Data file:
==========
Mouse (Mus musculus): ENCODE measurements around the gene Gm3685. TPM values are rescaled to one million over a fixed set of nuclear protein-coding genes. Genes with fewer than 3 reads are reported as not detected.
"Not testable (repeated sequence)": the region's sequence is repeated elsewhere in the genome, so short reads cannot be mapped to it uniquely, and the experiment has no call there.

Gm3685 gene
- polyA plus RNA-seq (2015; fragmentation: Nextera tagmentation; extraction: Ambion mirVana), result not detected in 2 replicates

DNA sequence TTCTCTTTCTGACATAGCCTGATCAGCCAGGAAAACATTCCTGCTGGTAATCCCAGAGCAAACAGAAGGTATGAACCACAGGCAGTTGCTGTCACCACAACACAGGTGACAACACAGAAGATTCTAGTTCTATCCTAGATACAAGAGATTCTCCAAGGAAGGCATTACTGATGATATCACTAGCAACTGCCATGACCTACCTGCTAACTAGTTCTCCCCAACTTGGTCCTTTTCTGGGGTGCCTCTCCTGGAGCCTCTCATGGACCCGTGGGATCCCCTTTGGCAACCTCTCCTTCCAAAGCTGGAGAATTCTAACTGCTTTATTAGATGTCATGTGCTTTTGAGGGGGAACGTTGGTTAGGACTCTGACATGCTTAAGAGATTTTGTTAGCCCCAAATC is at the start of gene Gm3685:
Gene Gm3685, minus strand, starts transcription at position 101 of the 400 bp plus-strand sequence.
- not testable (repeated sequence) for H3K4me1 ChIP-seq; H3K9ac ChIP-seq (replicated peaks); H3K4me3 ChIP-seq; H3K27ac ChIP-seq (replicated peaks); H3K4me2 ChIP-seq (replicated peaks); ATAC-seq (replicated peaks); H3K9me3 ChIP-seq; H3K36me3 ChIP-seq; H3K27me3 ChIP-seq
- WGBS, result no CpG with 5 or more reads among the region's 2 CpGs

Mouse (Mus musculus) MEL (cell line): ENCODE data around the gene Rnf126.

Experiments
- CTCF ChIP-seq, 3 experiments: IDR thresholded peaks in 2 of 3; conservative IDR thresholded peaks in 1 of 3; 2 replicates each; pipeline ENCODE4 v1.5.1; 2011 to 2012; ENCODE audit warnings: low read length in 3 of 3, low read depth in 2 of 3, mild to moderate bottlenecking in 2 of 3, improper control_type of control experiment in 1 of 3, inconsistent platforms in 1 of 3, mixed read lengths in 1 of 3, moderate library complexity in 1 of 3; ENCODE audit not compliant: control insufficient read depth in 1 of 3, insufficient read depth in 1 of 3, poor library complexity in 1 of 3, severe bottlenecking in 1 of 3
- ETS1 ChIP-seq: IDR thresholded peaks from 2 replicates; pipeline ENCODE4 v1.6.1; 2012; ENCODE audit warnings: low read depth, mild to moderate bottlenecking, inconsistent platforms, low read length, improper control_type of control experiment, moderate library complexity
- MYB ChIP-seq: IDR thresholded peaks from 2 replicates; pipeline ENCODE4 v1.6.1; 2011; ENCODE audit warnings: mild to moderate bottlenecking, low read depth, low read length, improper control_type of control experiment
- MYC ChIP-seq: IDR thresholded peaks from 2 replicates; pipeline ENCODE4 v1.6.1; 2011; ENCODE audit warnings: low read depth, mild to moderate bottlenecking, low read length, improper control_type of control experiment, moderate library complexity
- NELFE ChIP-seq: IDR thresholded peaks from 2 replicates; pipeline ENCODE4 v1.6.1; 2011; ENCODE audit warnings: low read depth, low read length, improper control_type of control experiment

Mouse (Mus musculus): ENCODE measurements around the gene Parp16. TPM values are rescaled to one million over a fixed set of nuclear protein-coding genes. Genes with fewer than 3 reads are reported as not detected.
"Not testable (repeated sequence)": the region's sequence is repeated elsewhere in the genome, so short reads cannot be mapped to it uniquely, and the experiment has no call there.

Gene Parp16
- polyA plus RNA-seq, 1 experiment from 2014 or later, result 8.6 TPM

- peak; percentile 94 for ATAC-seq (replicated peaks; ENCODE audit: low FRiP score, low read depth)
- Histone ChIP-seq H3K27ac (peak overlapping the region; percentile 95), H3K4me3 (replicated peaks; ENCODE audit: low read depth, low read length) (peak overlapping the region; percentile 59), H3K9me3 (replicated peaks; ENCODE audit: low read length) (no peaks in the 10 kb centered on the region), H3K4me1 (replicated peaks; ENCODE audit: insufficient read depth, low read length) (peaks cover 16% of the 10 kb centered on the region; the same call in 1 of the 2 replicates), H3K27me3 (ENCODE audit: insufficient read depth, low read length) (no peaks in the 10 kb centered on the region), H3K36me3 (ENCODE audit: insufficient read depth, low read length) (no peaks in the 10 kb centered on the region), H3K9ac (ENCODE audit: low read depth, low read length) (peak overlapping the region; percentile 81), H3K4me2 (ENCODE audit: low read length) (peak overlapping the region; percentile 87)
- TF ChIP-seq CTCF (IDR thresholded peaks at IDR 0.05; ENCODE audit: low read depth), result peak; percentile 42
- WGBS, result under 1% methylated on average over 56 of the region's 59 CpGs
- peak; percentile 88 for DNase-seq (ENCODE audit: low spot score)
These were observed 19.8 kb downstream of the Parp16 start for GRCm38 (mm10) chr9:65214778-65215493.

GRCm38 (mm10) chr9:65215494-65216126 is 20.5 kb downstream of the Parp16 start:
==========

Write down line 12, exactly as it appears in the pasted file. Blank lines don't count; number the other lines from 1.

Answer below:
- ETS1 ChIP-seq: IDR thresholded peaks from 2 replicates; pipeline ENCODE4 v1.6.1; 2012; ENCODE audit warnings: low read depth, mild to moderate bottlenecking, inconsistent platforms, low read length, improper control_type of control experiment, moderate library complexity